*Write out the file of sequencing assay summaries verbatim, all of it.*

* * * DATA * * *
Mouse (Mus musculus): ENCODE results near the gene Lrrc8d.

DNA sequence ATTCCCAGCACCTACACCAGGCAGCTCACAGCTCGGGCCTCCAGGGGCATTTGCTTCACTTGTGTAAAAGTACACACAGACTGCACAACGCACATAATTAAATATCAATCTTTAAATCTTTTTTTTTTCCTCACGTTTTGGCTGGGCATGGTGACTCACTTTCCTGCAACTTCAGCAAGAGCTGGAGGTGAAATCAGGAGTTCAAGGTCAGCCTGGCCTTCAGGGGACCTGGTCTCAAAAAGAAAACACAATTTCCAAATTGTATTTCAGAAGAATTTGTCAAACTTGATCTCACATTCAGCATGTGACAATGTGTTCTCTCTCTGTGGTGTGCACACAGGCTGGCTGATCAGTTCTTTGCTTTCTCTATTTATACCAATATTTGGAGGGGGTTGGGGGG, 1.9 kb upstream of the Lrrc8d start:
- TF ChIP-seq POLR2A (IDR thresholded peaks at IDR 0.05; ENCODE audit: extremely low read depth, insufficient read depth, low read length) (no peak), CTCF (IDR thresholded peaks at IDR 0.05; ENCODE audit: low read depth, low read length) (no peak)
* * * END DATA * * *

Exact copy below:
Mouse (Mus musculus): ENCODE results near the gene Lrrc8d.

DNA sequence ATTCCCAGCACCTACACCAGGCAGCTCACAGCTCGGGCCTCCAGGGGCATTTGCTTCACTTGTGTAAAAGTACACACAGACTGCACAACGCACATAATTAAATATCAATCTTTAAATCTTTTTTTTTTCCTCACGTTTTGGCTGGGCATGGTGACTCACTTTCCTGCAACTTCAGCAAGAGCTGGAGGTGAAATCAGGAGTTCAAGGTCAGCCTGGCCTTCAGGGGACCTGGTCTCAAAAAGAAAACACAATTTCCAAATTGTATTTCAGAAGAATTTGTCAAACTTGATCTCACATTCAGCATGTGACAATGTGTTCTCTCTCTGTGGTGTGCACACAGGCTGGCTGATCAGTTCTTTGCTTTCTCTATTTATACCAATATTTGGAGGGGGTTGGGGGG, 1.9 kb upstream of the Lrrc8d start:
- TF ChIP-seq POLR2A (IDR thresholded peaks at IDR 0.05; ENCODE audit: extremely low read depth, insufficient read depth, low read length) (no peak), CTCF (IDR thresholded peaks at IDR 0.05; ENCODE audit: low read depth, low read length) (no peak)